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Main Dictionary D


Delta (Δ) is a coefficient used to evaluate the change in the price of an option with fluctuations in the value of the underlying security by $1.

Delta values depend on the type of the option. The call option delta varies from 0 to 1. An increase in the price of the underlying security leads to an increase in the price of a call option. The put option delta varies from -1 to 0. A rise in the price of the underlying asset leads to a decrease in the price of a put option.

For instance, the delta indicator is equal to +0.75, which means that if the underlying security rises in price by $1 per share, the option on it will increase by $0.75. If a put option has a delta -0.2, and the price of the underlying asset rises by $1, the price of the put option will fall by $0.2.

What is Delta

The delta coefficient is an important indicator of the deal benefits. It is used to evaluate the investment portfolio of an enterprise, helps traders and brokers to make the next step (to buy, keep or sell securities and in what quantity). Delta is often used by brokers, which give their clients valuable information with calculation of delta prepared computer algorithms in real time. The coefficient is also used to assess insurance coverage, helping to calculate it. Delta is indispensable in different hedging strategies. Professional option traders decide how they will price their options using various price models (the most popular model is Black-Scholes model). 

The behavior tracking of delta is very important for the portfolio of potential traders and investors: “in-the-money” (profitable now), “at-the-money” (the price of underlying asset at the moment) or “out-of-the-money” (not profitable now). Call options named “in-the-money” approach 1 as they come to expiration. A call option with a delta of 0,5 is called “at-the-money”. “Out-of-the-money” call options come near to 0 as expiration approaches.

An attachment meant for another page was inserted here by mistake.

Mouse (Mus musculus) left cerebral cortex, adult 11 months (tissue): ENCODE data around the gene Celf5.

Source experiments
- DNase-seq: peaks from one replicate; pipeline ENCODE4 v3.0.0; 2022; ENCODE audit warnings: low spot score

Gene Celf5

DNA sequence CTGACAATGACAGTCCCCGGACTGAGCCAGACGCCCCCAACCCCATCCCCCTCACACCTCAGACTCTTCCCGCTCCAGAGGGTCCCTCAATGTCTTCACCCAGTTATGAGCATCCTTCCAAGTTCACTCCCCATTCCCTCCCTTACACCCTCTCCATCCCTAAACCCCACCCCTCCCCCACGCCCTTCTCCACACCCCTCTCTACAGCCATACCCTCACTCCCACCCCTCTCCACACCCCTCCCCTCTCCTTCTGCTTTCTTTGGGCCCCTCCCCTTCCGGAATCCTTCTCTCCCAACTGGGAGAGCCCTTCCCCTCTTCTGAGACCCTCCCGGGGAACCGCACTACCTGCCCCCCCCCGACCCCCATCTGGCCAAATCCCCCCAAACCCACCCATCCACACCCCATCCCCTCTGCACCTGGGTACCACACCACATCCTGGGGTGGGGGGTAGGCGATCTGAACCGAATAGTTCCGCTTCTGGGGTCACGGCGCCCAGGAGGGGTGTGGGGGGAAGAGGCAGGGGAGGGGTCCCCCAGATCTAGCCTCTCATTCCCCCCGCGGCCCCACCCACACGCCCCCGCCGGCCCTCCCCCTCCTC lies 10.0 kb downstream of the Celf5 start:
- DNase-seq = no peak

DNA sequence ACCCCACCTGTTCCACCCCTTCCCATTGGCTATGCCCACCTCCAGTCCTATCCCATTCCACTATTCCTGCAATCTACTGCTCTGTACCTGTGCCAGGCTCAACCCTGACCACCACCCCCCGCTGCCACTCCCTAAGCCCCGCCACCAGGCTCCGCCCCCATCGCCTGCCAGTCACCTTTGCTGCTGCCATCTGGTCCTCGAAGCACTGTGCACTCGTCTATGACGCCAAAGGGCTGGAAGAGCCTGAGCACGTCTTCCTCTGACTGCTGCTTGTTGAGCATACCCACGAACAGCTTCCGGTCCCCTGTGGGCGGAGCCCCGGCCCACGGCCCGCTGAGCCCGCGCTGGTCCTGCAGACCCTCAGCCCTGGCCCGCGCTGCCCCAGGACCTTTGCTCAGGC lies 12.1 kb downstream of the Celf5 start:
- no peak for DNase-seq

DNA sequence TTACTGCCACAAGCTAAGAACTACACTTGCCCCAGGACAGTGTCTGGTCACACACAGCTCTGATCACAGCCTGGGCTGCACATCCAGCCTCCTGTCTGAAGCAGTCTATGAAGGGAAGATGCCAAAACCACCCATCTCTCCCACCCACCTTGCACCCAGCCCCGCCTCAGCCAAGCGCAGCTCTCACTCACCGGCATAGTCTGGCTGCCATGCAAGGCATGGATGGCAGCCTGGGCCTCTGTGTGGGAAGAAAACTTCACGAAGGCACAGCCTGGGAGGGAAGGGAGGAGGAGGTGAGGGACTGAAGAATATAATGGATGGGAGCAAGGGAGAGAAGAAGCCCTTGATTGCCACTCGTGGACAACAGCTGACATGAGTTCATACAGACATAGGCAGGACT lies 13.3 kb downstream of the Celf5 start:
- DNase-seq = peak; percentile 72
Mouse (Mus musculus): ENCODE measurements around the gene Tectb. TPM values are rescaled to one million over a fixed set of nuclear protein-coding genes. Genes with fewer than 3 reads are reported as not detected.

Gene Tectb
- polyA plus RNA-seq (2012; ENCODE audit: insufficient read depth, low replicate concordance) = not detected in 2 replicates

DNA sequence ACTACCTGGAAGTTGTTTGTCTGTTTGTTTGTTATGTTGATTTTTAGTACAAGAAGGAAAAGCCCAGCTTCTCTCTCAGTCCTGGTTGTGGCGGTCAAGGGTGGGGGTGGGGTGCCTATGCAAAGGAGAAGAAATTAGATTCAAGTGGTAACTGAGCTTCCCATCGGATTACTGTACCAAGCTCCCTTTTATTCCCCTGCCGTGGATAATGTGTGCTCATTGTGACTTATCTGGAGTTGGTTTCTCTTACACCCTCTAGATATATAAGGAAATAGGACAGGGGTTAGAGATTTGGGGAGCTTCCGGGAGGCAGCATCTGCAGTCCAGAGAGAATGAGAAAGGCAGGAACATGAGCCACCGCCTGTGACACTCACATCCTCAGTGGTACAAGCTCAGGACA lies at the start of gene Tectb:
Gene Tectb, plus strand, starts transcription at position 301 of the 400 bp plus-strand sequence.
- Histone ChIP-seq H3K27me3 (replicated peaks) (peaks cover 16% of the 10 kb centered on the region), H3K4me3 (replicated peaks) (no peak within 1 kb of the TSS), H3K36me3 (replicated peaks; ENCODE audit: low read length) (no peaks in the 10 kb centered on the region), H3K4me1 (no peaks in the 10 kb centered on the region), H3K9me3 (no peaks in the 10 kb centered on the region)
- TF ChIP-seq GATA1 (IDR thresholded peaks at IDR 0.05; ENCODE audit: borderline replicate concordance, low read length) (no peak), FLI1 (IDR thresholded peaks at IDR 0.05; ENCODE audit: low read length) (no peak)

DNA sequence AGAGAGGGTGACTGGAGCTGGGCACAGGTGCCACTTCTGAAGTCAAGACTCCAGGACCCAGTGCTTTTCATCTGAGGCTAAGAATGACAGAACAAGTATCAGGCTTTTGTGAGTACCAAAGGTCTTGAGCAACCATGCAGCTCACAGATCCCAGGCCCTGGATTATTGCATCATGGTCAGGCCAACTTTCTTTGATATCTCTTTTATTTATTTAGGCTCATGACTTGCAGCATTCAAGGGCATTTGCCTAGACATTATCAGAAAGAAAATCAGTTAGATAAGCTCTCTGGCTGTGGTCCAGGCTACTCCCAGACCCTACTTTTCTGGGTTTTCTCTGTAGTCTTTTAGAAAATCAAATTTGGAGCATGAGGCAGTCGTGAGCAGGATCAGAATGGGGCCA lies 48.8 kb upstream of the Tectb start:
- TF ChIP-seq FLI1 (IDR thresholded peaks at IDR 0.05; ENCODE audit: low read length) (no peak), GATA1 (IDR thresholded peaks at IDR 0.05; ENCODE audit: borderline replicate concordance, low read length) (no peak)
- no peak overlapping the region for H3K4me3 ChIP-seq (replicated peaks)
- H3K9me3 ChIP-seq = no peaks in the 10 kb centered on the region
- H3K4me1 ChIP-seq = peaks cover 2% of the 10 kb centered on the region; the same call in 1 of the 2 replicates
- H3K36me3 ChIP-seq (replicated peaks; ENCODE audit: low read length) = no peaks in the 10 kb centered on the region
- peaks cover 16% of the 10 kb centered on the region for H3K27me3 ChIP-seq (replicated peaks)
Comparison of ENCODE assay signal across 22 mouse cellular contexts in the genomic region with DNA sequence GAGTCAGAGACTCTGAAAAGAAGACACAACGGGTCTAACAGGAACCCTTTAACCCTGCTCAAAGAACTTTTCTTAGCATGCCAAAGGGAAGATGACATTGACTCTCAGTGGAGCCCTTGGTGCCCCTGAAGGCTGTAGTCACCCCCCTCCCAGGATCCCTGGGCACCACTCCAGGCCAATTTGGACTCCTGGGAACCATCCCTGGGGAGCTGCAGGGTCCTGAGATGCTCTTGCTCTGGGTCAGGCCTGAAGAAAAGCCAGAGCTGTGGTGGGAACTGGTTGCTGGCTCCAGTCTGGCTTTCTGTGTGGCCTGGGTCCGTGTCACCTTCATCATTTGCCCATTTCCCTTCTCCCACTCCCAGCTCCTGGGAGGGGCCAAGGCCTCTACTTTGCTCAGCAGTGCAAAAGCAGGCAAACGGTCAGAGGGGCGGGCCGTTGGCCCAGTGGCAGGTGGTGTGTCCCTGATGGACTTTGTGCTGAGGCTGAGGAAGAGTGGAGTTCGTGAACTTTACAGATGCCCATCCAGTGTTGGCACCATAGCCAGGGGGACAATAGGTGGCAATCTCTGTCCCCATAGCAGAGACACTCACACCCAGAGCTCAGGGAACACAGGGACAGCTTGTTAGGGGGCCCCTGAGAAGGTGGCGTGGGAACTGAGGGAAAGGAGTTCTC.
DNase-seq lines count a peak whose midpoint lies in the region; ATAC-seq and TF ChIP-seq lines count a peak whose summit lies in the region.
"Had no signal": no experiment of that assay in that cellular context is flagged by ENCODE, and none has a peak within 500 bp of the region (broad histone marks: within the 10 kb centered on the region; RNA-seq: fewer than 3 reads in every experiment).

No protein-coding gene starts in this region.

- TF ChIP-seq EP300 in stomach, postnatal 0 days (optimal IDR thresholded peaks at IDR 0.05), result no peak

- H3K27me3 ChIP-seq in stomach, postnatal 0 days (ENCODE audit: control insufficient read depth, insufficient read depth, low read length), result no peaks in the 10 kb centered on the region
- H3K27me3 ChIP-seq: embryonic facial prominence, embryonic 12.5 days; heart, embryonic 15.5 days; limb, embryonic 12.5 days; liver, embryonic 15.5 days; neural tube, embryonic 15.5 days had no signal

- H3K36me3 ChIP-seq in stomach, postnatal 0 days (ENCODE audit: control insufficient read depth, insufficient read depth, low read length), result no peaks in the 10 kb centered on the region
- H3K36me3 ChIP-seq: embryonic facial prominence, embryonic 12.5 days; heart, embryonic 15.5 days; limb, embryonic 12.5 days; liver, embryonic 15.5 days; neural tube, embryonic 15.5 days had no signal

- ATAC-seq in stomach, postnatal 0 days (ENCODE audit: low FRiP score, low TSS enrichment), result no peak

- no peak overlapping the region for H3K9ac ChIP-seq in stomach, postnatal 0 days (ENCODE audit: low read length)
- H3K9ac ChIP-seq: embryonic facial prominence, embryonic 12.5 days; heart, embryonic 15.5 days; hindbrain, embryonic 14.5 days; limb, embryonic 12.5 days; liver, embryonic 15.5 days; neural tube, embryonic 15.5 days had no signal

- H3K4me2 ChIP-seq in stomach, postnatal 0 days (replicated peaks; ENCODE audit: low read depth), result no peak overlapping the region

These terms also apply to put options, but have the opposite meaning of call options. For example, “in-the-money” approaches -1, “out-of-the-money” put options come near to 0, “at-the-money” equals -0,5.

Delta spread

Delta spread is the ratio of options, fixed on a neutral position. This neutral ratio is determined by dividing the delta buying option by the delta selling option. This means that positive and negative deltas cancel each other out, so the total delta of the assets under consideration is equal to zero. 

A calendar spread is the most popular type of delta spread trading, which is a way of trading with put and call options where you sell an option with a shorter expiration date and buy an option with a longer expiration date.

Portfolio delta

When hedging a portfolio that includes several options on the same asset, the portfolio delta will be equal to the sum of the deltas of the options included in it.

For instance, an investor has opened the following options contracts for shares of stock held by Company A (one option=100 shares of stock). First, he bought 80 call options with a delta of +0.45. Then, he sold 60 put options with a delta of -0.5. The portfolio delta in this case will be: 8000*(+0.45)—6000*(-0.5)=6600, which means that the portfolio can be made delta neutral by selling 6600 shares of Company A.

Delta of a share of stock

If the stock position is long, then the delta is +1.0, and vice versa, if the stock position is short, the delta is -1.0.

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